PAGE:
In April 2014, Glasgow was named as one of the first 32 members of the Rockefeller Foundation's 100 Resilient Cities (100RC) Network (a $100million initiative). Glasgow's membership in the network represents a major step towards creating a strategic, multi-agency approach in proactively managing the inevitable challenges, shocks and stresses the city faces.
Through membership of the 100RC Network, Glasgow is developing a resilience strategy that will act as a roadmap to greater resilience, as we look further into the 21st century. The strategy is being developed with reference to the four essential dimensions of urban resilience: health and wellbeing, economy and society, infrastructure and environment, and leadership and strategy.
On the 1 October 2016, Glasgow City Council appointed a Chief Resilience Officer to lead on Glasgow's resilience efforts. The resilient Glasgow strategy is being directed in collaboration with the people of Glasgow including our residents, businesses and public sector partners.
100 Resilient Cities - pioneered by the Rockefeller Foundation (100RC) is dedicated to helping cities around the world become more resilient to the physical, social and economic challenges that are a growing part of the 21st century. 100RC supports the adoption and incorporation of a view of resilience that includes not just the shocks but also the stresses that weaken the fabric of a city on a day to day or cyclical basis. By addressing both the shocks and the stresses, a city becomes more able to respond to adverse events, and is overall better able to deliver basic functions in both good times and bad, to all populations.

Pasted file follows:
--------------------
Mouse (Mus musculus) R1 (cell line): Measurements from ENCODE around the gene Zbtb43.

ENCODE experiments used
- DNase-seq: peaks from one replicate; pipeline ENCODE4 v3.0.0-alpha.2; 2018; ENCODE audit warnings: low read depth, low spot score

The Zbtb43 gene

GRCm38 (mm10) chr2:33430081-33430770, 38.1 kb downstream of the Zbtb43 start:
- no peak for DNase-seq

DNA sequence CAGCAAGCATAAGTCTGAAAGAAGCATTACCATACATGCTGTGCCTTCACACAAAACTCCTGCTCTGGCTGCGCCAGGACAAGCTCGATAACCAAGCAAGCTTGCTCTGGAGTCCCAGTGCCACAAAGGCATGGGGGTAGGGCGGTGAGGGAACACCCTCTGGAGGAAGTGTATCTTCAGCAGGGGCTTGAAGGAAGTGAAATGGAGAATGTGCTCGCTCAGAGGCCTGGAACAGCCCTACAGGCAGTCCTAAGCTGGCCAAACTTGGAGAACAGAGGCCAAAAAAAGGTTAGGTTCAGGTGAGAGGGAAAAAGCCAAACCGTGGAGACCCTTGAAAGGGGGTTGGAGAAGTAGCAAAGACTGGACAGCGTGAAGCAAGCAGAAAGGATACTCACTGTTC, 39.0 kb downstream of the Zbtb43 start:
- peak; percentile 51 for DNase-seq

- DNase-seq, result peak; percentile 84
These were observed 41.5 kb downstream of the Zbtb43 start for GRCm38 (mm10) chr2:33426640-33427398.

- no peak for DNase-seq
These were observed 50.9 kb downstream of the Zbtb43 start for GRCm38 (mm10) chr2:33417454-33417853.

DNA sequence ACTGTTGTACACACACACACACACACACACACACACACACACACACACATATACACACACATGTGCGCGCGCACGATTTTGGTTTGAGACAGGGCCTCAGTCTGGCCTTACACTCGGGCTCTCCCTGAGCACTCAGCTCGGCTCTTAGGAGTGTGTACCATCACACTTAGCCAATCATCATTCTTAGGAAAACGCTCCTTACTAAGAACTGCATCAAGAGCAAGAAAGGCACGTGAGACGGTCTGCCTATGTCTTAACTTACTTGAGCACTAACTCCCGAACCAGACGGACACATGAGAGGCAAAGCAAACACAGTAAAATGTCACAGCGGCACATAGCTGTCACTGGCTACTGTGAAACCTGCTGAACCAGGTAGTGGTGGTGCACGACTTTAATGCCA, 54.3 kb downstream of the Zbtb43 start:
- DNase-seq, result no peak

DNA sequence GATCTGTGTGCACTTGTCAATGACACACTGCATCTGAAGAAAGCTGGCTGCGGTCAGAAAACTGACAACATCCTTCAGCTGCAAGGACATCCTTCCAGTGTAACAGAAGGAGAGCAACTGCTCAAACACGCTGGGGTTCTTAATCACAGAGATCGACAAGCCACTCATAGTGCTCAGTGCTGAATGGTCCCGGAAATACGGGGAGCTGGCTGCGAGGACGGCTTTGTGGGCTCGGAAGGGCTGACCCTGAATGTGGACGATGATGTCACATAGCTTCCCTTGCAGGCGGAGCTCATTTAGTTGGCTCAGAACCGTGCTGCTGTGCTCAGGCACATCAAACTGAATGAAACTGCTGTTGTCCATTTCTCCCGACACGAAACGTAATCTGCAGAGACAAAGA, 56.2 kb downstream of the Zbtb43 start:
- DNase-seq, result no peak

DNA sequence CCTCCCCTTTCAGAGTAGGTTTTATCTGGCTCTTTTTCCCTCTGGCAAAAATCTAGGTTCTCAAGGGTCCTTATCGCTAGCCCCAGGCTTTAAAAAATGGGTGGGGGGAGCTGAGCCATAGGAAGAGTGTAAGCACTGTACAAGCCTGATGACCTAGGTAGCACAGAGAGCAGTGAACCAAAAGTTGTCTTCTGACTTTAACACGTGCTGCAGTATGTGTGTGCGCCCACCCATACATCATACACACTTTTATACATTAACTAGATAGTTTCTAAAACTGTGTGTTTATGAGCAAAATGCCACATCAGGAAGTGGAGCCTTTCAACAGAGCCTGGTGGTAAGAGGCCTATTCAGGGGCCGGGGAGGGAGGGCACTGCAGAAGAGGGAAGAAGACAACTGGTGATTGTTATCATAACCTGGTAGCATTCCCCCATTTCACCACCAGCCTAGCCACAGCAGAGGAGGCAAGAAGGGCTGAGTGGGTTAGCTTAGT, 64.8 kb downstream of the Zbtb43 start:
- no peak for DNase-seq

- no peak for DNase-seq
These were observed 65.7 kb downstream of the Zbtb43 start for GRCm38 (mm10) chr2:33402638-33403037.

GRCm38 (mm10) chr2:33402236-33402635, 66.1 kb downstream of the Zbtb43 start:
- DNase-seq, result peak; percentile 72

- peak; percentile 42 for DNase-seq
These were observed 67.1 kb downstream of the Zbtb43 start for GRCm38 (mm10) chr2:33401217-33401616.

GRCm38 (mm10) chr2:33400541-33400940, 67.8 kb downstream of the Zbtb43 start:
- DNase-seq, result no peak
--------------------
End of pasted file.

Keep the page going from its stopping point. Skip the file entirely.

Cities in the 100RC network are provided with the resources necessary to develop a roadmap to resilience along four main pathways:
Through these actions, 100RC aims not only to help individual cities become more resilient, but will facilitate the building of a global practice of resilience amongst the public sector, the private sector, voluntary organisations and local communities.
The history of Glasgow presents an extraordinary story of a city that has remained resilient through over 250 years of successive shocks and stresses that have produced massive disparities in income, health and opportunity.
With an ambition to be one of the most sustainable cities in Europe, we are recovering steadily from a post-industrial legacy of social, economic and environmental shock. Since the 1980s, Glasgow has transformed itself, drawing on cultural assets, investing in major regeneration programmes and diversifying the business sector.
However, the journey is not over and our resilience continues to be tested by shifting macroeconomic trends, poverty and deprivation, health inequalities, and emergency incidents. We have no choice but to continuously develop our ability to function in the face of challenging situations and recover from disasters. In order to do this, we will focus our attention on five areas.
These five focus areas have been informed through engagement with the people of Glasgow and contextualised using the economic, environmental and social profile of Glasgow.
A draft resilient Glasgow strategy is available. This document outlines our key challenges and proposes a number of recommendations that will help us to become a more resilient city.
The City resilience framework and our resilient Glasgow conversation draft outline our approach to building resilience.